Depression: How To Tell If Yours Is Situational or Far Deeper

Everyone experiences depression at some point in their lives. However, not every type of depression requires medication intervention. Learning to tell if your depression is situational or based on a chemical imbalance is very important. This article will help you to differentiate between the two types of depression.

Situational Depression – Seasonal Affective Disorder

SituationalSituational depression can be defined as a sad response to something that happens in your life. For instance, if you lose something or someone important to you, it is a natural response to become down, sometimes even to the point where functioning in your day-to-day life becomes nearly impossible. However, this depressed mood tends to pass as time goes on. Again, this is a normal response to depressing situations.

Chemical, or clinical, depression, is different. Clinical depression is caused by a chemical imbalance within the brain: namely, the brain’s axons are receiving a low level of neurotransmitters such as serotonin and dopamine. This type of depression can arise at any time and is typically not associated with a particular sad event.

Because situational depression is not based on chemical imbalances within the brain, anti-depressant medications (which aim to increase the brain’s neurotransmitters) are not effective for situational depression. Reiterating what was said before, situational depression tends to fade on its own, and time is the best medicine. Using medications can and will impact how the brain works and may actually cause a long-term depression if used inappropriately.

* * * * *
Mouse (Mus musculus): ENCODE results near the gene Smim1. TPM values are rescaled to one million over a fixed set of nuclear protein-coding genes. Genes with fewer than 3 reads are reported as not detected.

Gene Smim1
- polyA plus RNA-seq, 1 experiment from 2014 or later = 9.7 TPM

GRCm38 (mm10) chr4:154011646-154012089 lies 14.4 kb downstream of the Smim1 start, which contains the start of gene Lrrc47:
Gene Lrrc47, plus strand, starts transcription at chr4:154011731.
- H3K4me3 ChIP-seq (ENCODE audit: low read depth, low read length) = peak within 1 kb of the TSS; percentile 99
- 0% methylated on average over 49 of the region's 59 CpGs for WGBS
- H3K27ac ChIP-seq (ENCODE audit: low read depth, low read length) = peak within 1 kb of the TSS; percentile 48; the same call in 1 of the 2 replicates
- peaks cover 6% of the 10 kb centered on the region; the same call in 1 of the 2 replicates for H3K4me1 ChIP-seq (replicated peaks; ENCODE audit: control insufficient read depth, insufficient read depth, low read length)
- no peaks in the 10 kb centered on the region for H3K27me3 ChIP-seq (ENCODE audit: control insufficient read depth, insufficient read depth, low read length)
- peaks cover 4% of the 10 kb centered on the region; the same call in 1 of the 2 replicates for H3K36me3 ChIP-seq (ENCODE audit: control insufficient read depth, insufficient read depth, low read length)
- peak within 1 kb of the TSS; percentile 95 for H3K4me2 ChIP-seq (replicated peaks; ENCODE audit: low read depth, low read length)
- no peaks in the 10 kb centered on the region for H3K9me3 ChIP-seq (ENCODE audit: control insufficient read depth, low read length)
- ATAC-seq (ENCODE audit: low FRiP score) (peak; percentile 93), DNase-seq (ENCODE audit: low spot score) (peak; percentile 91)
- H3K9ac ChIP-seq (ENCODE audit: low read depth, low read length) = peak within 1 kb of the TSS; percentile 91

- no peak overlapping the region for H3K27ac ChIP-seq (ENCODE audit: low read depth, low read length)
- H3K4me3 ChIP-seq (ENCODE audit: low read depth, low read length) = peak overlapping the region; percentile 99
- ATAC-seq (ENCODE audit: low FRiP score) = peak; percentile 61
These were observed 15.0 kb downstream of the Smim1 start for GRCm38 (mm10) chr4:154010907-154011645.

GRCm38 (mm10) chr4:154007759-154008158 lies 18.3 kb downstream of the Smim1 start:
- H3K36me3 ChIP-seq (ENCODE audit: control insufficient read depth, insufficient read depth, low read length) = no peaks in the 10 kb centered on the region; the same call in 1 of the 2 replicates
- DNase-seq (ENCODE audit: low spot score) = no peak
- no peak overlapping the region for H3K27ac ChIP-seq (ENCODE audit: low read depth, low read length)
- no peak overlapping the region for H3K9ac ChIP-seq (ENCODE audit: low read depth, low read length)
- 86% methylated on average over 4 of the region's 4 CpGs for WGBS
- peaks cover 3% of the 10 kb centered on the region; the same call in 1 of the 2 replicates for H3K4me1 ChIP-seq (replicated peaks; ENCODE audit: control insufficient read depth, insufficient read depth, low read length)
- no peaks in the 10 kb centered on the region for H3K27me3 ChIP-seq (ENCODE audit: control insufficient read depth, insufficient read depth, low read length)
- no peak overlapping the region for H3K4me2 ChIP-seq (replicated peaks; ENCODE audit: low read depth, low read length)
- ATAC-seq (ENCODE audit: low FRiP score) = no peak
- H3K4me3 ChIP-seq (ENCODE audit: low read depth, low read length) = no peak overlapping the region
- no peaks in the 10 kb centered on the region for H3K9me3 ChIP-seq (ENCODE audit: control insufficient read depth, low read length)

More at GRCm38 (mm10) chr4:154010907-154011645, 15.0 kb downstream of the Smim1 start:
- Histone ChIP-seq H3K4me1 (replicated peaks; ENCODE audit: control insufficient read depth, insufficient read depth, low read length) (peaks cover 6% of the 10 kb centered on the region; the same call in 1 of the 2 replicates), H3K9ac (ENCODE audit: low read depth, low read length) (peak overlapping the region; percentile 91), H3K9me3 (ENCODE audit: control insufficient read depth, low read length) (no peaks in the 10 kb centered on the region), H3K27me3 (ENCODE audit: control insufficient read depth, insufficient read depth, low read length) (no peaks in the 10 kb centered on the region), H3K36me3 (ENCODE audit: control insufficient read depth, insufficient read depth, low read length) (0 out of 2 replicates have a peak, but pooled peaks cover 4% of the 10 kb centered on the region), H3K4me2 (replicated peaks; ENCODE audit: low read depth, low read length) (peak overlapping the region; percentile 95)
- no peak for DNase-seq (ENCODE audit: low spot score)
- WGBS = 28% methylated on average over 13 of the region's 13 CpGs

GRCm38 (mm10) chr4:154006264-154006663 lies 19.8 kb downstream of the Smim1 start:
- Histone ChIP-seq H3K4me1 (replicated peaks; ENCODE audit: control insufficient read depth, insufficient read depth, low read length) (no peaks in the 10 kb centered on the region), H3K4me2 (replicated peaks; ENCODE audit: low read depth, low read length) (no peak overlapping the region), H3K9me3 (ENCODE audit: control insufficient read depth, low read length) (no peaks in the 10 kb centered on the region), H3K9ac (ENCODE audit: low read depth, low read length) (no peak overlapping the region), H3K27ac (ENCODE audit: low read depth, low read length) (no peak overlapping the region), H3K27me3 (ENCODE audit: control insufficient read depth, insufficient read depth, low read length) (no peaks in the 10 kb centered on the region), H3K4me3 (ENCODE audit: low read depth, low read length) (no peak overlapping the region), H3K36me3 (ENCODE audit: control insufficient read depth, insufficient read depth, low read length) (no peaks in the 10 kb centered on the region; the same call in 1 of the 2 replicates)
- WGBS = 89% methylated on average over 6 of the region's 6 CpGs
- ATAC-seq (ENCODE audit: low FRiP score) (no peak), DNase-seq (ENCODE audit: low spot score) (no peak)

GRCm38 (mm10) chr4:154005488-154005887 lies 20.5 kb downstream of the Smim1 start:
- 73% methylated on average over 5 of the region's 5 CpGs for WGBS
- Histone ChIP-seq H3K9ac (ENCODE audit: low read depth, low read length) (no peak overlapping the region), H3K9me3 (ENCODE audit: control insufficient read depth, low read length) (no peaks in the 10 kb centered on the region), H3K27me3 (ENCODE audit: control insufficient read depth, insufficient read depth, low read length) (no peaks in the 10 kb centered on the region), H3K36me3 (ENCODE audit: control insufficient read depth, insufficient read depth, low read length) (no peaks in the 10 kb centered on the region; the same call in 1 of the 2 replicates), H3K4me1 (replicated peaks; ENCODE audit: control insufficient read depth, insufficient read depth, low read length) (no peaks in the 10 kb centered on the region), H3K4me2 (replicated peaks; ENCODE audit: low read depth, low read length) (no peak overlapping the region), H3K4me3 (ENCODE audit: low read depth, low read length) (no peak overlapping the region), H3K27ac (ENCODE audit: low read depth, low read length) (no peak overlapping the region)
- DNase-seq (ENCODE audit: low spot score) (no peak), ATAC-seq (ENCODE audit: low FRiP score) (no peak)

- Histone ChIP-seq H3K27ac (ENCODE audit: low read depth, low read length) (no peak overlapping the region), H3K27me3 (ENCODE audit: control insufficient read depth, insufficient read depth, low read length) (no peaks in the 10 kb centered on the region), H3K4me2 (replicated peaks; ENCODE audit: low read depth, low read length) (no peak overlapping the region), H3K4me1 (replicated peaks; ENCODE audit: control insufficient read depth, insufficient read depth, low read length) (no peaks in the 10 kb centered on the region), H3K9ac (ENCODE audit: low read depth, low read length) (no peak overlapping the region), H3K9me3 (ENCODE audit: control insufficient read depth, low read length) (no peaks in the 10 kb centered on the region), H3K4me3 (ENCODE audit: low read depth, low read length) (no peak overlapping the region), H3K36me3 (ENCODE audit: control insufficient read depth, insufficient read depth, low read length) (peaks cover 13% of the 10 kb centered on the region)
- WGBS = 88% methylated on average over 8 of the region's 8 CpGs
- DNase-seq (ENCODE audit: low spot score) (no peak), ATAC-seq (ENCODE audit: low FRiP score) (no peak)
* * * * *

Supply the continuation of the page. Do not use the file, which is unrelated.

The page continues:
How to deal with situational depression

The only one who can truly know what he or she is going through is his or her self. When a person feels depressed, no matter what the reason, they will relate their feelings to their doctor. With limited information, a doctor may interpret the symptoms to be those of clinical depression and they will prescribe an anti-depressant, even if the person is dealing with situational depression. In addition, a lot of doctors are under pressure from their patients to provide them with a quick fix for their problems, and a lot of people equate that to prescribing medications. A third reason is that the majority of doctors that people see in regards to their depression are not psychiatric or psychological experts; in actuality, many people simply speak to their primary physician, who may not be well-versed enough in psychiatric issues to be able to distinguish between situational and clinical depression.

As mentioned earlier, time is an effective “cure” for situational depression. However, there are several “treatments” that one can engage in to help limit the impact of situational depression in the meantime. Pursuit of a hobby is important, as it helps to keep the brain distracted and focused on the more positive aspects of life. Having social support, especially from family and close friends, can help you remain grounded and positive, as well.

These strategies can also be effective for treating clinical depression, as well. At times, they’re enough to help a person regain normal levels of functioning and they do not need help from medications. However, for many people, they are effective coping skills that can be used in conjunction with medications to effectively treat major depression.

Knowing what type of depression you’re faced with will help you discover what methods of treatment would be most effective for you.